God the Father (1552 - 1554)
About this artwork
This drawing is a preparatory study for a painting of the Baptism of Christ that was commissioned for the Venetian church of San Francesco della Vigna, and is still in its original location. The picture was ordered by the wealthy Venetian nobleman Daniele Barbaro around 1552-4. For Franco, this commission was immensely important as he had just returned to his native city from Rome and needed to establish his reputation as an artist. Here, the influence of Franco’s studies of Michelangelo’s Sistine Chapel frescoes is evident in the monumental figure of God the Father. Franco’s combined use of three coloured chalks to form one figure is unique among his surviving drawings.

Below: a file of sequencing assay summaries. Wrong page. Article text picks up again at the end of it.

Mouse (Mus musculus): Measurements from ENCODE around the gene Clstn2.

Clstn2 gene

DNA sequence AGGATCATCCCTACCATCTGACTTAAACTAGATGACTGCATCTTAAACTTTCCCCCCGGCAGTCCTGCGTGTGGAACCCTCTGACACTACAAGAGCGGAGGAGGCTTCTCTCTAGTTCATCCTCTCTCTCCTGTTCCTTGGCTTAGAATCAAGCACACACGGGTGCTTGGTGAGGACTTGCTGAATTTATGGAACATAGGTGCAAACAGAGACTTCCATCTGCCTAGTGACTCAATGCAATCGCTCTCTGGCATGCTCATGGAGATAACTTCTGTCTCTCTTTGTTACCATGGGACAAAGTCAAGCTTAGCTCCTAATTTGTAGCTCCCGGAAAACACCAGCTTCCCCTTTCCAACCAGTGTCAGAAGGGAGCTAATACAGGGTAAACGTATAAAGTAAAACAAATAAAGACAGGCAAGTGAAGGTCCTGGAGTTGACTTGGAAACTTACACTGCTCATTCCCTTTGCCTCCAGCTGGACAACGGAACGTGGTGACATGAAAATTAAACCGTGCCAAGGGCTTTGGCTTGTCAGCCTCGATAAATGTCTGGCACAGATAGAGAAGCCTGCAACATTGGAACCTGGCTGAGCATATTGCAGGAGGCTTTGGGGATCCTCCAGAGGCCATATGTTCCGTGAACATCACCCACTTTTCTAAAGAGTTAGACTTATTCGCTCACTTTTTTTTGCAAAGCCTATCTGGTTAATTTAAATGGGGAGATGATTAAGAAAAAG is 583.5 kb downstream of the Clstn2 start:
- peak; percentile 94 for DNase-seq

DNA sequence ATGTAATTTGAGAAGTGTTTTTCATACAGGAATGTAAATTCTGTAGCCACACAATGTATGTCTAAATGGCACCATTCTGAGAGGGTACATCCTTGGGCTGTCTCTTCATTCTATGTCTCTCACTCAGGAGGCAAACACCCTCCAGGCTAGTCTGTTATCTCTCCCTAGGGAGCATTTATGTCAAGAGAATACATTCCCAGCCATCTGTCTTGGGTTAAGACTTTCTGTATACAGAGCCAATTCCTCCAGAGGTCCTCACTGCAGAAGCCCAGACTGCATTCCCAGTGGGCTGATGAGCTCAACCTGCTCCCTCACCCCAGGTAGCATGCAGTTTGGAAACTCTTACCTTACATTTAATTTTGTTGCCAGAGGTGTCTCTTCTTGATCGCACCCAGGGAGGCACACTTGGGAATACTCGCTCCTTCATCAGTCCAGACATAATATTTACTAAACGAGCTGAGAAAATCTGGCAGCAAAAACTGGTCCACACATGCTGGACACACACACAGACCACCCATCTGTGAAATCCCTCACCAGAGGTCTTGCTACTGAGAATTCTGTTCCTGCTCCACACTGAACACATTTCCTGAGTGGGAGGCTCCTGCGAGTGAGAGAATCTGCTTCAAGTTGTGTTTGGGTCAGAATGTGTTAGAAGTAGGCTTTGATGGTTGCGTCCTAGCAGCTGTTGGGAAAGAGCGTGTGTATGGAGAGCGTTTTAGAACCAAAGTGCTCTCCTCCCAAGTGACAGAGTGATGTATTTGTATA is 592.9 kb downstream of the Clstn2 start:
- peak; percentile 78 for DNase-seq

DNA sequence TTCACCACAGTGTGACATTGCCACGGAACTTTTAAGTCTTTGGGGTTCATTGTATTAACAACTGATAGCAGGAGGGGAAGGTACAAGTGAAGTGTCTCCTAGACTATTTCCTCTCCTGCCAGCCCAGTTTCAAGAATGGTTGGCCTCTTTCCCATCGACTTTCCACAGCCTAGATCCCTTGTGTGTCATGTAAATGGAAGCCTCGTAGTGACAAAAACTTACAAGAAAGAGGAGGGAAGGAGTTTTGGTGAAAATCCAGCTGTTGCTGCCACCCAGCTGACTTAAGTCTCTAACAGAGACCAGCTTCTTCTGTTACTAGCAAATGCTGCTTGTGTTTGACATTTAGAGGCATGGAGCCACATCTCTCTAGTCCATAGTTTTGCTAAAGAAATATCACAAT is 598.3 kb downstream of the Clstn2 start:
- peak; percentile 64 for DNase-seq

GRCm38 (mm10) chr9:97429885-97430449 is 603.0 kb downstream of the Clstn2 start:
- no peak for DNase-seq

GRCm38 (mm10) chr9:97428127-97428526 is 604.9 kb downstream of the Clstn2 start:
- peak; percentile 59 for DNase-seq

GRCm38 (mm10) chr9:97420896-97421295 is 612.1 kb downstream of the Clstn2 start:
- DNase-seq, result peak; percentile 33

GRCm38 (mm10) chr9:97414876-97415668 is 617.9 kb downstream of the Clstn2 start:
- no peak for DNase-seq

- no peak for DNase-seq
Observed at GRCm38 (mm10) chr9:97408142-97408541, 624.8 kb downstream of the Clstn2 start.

- title: God the Father
- accession number: D 1590
- artist: Battista FrancoItalian (about 1510 - 1561)
- depicted: God
- gallery: In Storage
- object type: Work on paper
- subject: Christianity Religious
- materials: Black and red chalk, heightened with white, on blue paper
- date created: 1552 - 1554
- measurements: 29.20 x 24.30 cm
- credit line: David Laing Bequest to the Royal Scottish Academy transferred 1910
Although born in Venice, Franco was in Rome by the time he was twenty. There he made drawings after the Antique treasures that filled the city, but he also fell under the spell of Michelangelo and made numerous drawings after the master’s work. In addition to being a fine draughtsman, Franco was also an accomplished painter and printmaker. He often produced prints of his own designs using either etching or engraving, or sometimes a combination of both. Much of his career was spent in Rome and Urbino, but around 1552 he returned to Venice where he lived for the last decade of his life. He is sometimes known by the nickname ‘Il Semolei’.